Family Language Alive - Children Learning Chinese

Situation #4.5: The stroke order of a Chinese character is very important, but I am not sure how much we should press my child to memorize it…

January 26, 2017

Writing Chinese New Year Banners: Does Stroke Order Matter?

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Writing calligraphy banners in Chinese New Year has always been a popular tradition, even for young children. The mistakes of any stroke order and the strength (how hard the press and the release) of each stroke can, however, become more apparent when writing through this medium. How important is it to pressure this “order” into the teaching?

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As a child learns to tackle each Chinese character, there seems to be more than enough elements to remember. One needs to balance the time invested across the actual learning of the character versus this specific skill. And writing from the heart is always more important and meaningful than any skills acquired, because this part is what stays from a childhood into adulthood.

 

Chinese characters are not just a medium for communication. It is a pictorial art, a storytelling, and a way to express innerness. The way of holding the brush, the flow of how a character is written, the way a stroke starts and ends, the balance of sizes for each component against the available space, the control of pressure of each touch – ALL completes the character.

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A child is most certain to complain if you tell them all the necessary elements at once. You can start small. Modeling for him (or showing a video) on how it is done can be helpful. Write simple strokes first (i.e. vertical, horizontal, dot, hook, slants). Build from there. Then work on balancing sizes. Lots of practice is key. Do not forget this is more art than the actual learning of a character, but a picture is worth a thousand words, and so the imprint of the form of the character will stay.

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Golden rooster brings joyful news of early spring. The duo of rooster and horse shall never part. (My children are of the year of rooster and horse. The left verse is taken from online. They made up the second part to go with it.)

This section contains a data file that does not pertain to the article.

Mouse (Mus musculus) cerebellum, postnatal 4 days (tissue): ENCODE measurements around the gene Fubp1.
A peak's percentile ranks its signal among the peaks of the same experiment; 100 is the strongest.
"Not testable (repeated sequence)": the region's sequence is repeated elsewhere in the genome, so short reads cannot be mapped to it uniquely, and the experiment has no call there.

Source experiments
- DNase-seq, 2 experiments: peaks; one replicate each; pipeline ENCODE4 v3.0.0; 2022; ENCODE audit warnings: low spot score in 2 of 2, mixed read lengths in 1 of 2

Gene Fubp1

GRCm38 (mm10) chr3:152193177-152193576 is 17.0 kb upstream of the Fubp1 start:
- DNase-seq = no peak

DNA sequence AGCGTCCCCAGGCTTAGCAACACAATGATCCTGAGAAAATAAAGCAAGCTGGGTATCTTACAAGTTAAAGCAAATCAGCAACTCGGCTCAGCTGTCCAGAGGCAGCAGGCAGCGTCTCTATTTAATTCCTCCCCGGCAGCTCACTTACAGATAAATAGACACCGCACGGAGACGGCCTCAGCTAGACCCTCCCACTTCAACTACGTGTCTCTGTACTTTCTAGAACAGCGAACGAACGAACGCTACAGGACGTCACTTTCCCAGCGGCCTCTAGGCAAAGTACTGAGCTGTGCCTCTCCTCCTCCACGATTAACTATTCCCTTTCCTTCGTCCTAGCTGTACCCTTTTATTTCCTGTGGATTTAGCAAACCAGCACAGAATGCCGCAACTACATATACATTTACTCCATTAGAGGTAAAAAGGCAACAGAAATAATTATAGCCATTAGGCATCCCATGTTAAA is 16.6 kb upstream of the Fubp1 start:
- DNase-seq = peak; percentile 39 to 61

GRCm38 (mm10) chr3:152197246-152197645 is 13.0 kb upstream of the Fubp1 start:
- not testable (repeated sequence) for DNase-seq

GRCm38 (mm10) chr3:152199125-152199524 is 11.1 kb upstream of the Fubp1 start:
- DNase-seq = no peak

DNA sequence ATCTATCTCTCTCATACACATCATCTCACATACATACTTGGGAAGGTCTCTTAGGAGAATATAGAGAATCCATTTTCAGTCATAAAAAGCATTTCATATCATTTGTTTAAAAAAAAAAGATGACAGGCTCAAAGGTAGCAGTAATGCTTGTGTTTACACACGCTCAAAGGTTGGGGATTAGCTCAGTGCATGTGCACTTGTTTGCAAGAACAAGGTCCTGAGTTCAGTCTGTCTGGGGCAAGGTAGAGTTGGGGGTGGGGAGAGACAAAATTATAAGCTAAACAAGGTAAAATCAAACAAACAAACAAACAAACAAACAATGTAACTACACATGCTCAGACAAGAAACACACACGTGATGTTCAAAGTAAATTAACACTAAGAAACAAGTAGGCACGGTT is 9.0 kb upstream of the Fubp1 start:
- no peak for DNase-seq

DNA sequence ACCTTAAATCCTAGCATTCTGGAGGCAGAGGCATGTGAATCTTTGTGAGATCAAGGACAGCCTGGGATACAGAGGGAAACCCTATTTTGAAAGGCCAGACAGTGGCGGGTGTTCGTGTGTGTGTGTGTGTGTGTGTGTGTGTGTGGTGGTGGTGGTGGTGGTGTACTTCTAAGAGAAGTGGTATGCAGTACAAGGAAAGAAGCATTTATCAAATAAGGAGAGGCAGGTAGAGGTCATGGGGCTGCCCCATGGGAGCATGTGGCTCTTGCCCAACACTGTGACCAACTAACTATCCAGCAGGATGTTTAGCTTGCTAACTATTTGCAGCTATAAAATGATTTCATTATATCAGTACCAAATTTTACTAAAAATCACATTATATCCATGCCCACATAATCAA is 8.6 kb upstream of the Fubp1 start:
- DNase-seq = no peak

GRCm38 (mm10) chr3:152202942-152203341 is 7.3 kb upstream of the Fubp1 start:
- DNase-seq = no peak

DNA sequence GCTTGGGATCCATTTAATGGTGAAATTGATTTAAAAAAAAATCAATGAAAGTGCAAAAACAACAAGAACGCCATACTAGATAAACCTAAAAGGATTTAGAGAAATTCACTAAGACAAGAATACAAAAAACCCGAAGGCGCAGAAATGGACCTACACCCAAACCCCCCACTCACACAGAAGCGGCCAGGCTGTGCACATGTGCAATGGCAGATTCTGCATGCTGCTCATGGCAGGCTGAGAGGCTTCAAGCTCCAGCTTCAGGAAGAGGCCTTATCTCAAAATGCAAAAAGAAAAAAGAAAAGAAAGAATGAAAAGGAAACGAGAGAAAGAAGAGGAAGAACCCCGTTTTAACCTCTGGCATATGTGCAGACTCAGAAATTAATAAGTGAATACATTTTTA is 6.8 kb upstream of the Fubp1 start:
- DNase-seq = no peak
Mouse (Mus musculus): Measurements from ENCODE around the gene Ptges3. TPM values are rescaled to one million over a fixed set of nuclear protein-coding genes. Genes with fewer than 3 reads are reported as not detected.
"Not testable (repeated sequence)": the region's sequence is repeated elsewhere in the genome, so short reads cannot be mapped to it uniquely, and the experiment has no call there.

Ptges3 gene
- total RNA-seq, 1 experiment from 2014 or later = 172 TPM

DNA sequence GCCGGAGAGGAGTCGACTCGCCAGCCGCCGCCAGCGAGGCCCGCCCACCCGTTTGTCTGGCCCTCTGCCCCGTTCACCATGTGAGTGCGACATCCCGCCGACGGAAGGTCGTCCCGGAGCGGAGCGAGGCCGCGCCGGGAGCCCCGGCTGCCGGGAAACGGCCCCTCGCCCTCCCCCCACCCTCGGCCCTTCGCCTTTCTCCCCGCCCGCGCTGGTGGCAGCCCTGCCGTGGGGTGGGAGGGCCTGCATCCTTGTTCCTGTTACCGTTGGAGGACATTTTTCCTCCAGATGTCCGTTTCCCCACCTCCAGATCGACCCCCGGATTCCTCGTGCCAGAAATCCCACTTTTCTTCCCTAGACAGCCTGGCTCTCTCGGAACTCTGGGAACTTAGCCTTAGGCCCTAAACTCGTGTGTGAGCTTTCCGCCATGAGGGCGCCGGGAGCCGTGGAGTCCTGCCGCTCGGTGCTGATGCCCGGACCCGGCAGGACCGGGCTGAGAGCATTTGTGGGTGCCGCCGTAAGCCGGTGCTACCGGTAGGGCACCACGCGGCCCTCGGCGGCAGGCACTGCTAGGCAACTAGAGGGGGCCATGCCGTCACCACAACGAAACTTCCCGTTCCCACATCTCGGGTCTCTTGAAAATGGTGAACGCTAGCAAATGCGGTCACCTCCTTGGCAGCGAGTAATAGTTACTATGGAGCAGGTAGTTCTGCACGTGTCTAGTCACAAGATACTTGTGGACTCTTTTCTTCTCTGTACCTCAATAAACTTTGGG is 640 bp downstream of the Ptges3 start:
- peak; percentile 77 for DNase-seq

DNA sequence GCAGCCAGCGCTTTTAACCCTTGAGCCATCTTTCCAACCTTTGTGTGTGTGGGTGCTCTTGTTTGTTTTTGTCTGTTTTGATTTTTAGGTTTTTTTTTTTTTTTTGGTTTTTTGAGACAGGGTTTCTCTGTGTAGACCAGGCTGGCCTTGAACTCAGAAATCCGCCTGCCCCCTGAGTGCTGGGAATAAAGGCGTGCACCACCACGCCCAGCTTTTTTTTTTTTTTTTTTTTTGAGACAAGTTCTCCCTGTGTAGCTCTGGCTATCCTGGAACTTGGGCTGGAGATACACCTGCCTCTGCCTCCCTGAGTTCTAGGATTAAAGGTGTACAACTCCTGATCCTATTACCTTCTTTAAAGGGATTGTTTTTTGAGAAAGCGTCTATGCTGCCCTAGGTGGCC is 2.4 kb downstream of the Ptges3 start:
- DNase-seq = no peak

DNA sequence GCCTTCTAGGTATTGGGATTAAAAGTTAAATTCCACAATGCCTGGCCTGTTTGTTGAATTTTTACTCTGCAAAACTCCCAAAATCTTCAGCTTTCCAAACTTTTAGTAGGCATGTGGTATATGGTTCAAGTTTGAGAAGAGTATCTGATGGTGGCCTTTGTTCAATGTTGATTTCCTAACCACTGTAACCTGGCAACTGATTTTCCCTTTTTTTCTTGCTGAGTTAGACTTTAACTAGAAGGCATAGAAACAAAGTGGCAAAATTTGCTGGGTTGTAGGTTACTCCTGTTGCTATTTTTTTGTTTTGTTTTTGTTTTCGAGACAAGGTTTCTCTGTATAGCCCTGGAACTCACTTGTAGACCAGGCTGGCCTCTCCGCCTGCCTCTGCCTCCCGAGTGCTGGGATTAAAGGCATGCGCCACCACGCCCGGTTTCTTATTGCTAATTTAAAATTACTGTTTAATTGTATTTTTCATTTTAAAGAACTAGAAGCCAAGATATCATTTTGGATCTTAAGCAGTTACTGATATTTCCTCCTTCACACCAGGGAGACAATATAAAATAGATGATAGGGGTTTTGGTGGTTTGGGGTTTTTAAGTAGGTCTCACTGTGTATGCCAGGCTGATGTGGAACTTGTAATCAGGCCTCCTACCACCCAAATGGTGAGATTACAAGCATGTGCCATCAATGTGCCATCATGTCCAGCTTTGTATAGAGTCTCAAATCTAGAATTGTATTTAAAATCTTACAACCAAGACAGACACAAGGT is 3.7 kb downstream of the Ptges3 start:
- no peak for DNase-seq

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February 18, 2015

Writing Chinese New Year Banners? Following the Heart of the Child!

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It is definitely valuable to introduce to the children existing blessings passed down over the generations, like 常常喜樂 (Be joyful always), 出入平安 (May you be blessed with safety). They may pick up the rhythm and the literary elements of these phrases. Alternately, writing their own blessings can also be more personal to their lives.

 

You may want to try this third idea. Most know that it is a tradition to have an elaborate feast during this holiday, usually with dishes with special names that sound like blessings, e.g. 發財好事 (dried oysters with black moss), 年年有餘 (we always have a surplus; fish sounds like something left). The issue is that children today, especially those raised overseas, may not have the delicate taste buds to enjoy these fine dishes.

 

To pass down this tradition more effectively, we may start to ask what foods the child likes to have for the new year, then work backwards.

 

A scenario: A child came up with sausages, eggs, onion and duck. Another child said we need vegetables, so they added broccoli and cauliflower. Then based on the food names, they came up with rhymes that may help make up a blessing The teacher may need to add some linkage to tie up the phrases, asking intermittently whether that is the blessing they wish to receive.

新年大餐

花彩家愛 (花菜雞鍋) Radiant Family Love
椰菜花 西蘭花 花調雞 (cauliflower, broccoli, chicken with huadiao wine pot)

 

常常是但 (腸腸豉蛋) Always Be Easygoing ( “是但”不注重過程, 但注重结果)
香腸豉油炒蛋 (sausages and eggs with soy sauce)

 

衷心萬得 (蔥心Duck) (Sincerity of the Heart Makes Everything Work)
洋蔥爆雞心鴨絲 (chicken hearts and shredded duck, stir fry with onion)

 

The advantages? The level of the word usage and understanding is adjusted for both the child and the teacher. And the child

  1. makes up blessings he likes to receive
  2. learns the words of the food he likes
  3. actually eats the food

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